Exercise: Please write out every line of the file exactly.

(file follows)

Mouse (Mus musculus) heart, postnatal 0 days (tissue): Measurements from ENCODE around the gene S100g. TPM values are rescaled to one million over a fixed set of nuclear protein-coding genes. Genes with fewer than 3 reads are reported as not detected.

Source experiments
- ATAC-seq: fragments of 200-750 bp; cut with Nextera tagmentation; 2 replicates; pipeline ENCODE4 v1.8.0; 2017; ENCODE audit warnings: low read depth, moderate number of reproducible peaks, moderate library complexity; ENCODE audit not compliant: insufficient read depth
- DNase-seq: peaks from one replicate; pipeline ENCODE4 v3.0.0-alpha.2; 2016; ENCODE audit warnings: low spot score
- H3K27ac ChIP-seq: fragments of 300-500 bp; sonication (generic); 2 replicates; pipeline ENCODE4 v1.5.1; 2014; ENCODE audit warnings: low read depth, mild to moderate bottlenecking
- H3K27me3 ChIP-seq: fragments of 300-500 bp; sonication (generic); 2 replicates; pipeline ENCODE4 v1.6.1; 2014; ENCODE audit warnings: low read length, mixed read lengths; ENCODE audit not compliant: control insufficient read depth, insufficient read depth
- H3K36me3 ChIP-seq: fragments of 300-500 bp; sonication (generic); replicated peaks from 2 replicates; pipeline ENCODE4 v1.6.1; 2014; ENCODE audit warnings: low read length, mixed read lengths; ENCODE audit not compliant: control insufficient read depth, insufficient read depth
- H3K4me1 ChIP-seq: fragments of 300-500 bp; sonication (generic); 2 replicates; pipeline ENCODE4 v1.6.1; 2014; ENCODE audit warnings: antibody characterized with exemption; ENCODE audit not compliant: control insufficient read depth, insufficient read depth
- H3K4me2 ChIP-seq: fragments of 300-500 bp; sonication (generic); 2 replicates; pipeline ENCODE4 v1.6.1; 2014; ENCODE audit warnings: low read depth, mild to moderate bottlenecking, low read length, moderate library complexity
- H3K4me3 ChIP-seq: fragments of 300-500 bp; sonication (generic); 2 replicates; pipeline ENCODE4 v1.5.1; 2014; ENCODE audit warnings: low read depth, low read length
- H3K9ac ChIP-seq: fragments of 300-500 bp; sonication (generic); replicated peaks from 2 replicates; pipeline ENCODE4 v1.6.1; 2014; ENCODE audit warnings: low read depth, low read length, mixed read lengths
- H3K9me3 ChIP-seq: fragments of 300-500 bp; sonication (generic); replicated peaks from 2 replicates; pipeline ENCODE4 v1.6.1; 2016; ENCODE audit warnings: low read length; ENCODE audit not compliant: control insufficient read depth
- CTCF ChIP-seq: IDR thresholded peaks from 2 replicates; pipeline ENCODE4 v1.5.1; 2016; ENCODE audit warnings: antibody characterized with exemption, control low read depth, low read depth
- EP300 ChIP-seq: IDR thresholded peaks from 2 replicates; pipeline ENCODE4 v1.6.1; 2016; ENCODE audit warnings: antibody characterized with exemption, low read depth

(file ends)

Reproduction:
Mouse (Mus musculus) heart, postnatal 0 days (tissue): Measurements from ENCODE around the gene S100g. TPM values are rescaled to one million over a fixed set of nuclear protein-coding genes. Genes with fewer than 3 reads are reported as not detected.

Source experiments
- ATAC-seq: fragments of 200-750 bp; cut with Nextera tagmentation; 2 replicates; pipeline ENCODE4 v1.8.0; 2017; ENCODE audit warnings: low read depth, moderate number of reproducible peaks, moderate library complexity; ENCODE audit not compliant: insufficient read depth
- DNase-seq: peaks from one replicate; pipeline ENCODE4 v3.0.0-alpha.2; 2016; ENCODE audit warnings: low spot score
- H3K27ac ChIP-seq: fragments of 300-500 bp; sonication (generic); 2 replicates; pipeline ENCODE4 v1.5.1; 2014; ENCODE audit warnings: low read depth, mild to moderate bottlenecking
- H3K27me3 ChIP-seq: fragments of 300-500 bp; sonication (generic); 2 replicates; pipeline ENCODE4 v1.6.1; 2014; ENCODE audit warnings: low read length, mixed read lengths; ENCODE audit not compliant: control insufficient read depth, insufficient read depth
- H3K36me3 ChIP-seq: fragments of 300-500 bp; sonication (generic); replicated peaks from 2 replicates; pipeline ENCODE4 v1.6.1; 2014; ENCODE audit warnings: low read length, mixed read lengths; ENCODE audit not compliant: control insufficient read depth, insufficient read depth
- H3K4me1 ChIP-seq: fragments of 300-500 bp; sonication (generic); 2 replicates; pipeline ENCODE4 v1.6.1; 2014; ENCODE audit warnings: antibody characterized with exemption; ENCODE audit not compliant: control insufficient read depth, insufficient read depth
- H3K4me2 ChIP-seq: fragments of 300-500 bp; sonication (generic); 2 replicates; pipeline ENCODE4 v1.6.1; 2014; ENCODE audit warnings: low read depth, mild to moderate bottlenecking, low read length, moderate library complexity
- H3K4me3 ChIP-seq: fragments of 300-500 bp; sonication (generic); 2 replicates; pipeline ENCODE4 v1.5.1; 2014; ENCODE audit warnings: low read depth, low read length
- H3K9ac ChIP-seq: fragments of 300-500 bp; sonication (generic); replicated peaks from 2 replicates; pipeline ENCODE4 v1.6.1; 2014; ENCODE audit warnings: low read depth, low read length, mixed read lengths
- H3K9me3 ChIP-seq: fragments of 300-500 bp; sonication (generic); replicated peaks from 2 replicates; pipeline ENCODE4 v1.6.1; 2016; ENCODE audit warnings: low read length; ENCODE audit not compliant: control insufficient read depth
- CTCF ChIP-seq: IDR thresholded peaks from 2 replicates; pipeline ENCODE4 v1.5.1; 2016; ENCODE audit warnings: antibody characterized with exemption, control low read depth, low read depth
- EP300 ChIP-seq: IDR thresholded peaks from 2 replicates; pipeline ENCODE4 v1.6.1; 2016; ENCODE audit warnings: antibody characterized with exemption, low read depth